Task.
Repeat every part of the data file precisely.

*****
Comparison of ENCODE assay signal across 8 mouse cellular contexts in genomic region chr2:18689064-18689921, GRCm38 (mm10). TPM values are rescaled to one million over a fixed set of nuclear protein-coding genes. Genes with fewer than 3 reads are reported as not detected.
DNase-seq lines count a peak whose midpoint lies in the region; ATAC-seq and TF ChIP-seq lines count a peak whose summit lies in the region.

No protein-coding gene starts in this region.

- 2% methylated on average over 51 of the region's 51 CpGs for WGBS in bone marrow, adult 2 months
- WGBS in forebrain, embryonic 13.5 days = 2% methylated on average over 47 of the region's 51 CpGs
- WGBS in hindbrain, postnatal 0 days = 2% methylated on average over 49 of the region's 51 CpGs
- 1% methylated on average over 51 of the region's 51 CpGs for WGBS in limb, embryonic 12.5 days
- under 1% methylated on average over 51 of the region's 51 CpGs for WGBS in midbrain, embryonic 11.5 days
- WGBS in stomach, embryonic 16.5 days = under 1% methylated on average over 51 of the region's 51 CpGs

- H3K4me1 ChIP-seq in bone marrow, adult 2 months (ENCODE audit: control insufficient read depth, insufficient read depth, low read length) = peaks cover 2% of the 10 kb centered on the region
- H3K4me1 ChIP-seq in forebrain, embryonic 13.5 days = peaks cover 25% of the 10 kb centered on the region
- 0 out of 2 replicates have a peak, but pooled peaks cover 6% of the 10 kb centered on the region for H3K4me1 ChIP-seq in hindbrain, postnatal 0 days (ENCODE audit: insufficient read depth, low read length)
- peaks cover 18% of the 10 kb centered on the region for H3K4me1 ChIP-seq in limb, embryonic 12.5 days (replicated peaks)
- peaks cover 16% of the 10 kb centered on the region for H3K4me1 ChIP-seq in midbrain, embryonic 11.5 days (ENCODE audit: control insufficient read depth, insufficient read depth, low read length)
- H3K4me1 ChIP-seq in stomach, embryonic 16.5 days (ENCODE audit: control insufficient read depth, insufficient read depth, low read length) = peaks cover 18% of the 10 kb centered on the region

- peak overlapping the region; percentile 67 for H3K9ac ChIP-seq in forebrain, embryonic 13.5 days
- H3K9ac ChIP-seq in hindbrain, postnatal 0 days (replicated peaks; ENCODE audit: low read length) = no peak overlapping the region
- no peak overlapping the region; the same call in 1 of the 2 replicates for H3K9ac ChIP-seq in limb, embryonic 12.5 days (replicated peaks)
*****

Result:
Comparison of ENCODE assay signal across 8 mouse cellular contexts in genomic region chr2:18689064-18689921, GRCm38 (mm10). TPM values are rescaled to one million over a fixed set of nuclear protein-coding genes. Genes with fewer than 3 reads are reported as not detected.
DNase-seq lines count a peak whose midpoint lies in the region; ATAC-seq and TF ChIP-seq lines count a peak whose summit lies in the region.

No protein-coding gene starts in this region.

- 2% methylated on average over 51 of the region's 51 CpGs for WGBS in bone marrow, adult 2 months
- WGBS in forebrain, embryonic 13.5 days = 2% methylated on average over 47 of the region's 51 CpGs
- WGBS in hindbrain, postnatal 0 days = 2% methylated on average over 49 of the region's 51 CpGs
- 1% methylated on average over 51 of the region's 51 CpGs for WGBS in limb, embryonic 12.5 days
- under 1% methylated on average over 51 of the region's 51 CpGs for WGBS in midbrain, embryonic 11.5 days
- WGBS in stomach, embryonic 16.5 days = under 1% methylated on average over 51 of the region's 51 CpGs

- H3K4me1 ChIP-seq in bone marrow, adult 2 months (ENCODE audit: control insufficient read depth, insufficient read depth, low read length) = peaks cover 2% of the 10 kb centered on the region
- H3K4me1 ChIP-seq in forebrain, embryonic 13.5 days = peaks cover 25% of the 10 kb centered on the region
- 0 out of 2 replicates have a peak, but pooled peaks cover 6% of the 10 kb centered on the region for H3K4me1 ChIP-seq in hindbrain, postnatal 0 days (ENCODE audit: insufficient read depth, low read length)
- peaks cover 18% of the 10 kb centered on the region for H3K4me1 ChIP-seq in limb, embryonic 12.5 days (replicated peaks)
- peaks cover 16% of the 10 kb centered on the region for H3K4me1 ChIP-seq in midbrain, embryonic 11.5 days (ENCODE audit: control insufficient read depth, insufficient read depth, low read length)
- H3K4me1 ChIP-seq in stomach, embryonic 16.5 days (ENCODE audit: control insufficient read depth, insufficient read depth, low read length) = peaks cover 18% of the 10 kb centered on the region

- peak overlapping the region; percentile 67 for H3K9ac ChIP-seq in forebrain, embryonic 13.5 days
- H3K9ac ChIP-seq in hindbrain, postnatal 0 days (replicated peaks; ENCODE audit: low read length) = no peak overlapping the region
- no peak overlapping the region; the same call in 1 of the 2 replicates for H3K9ac ChIP-seq in limb, embryonic 12.5 days (replicated peaks)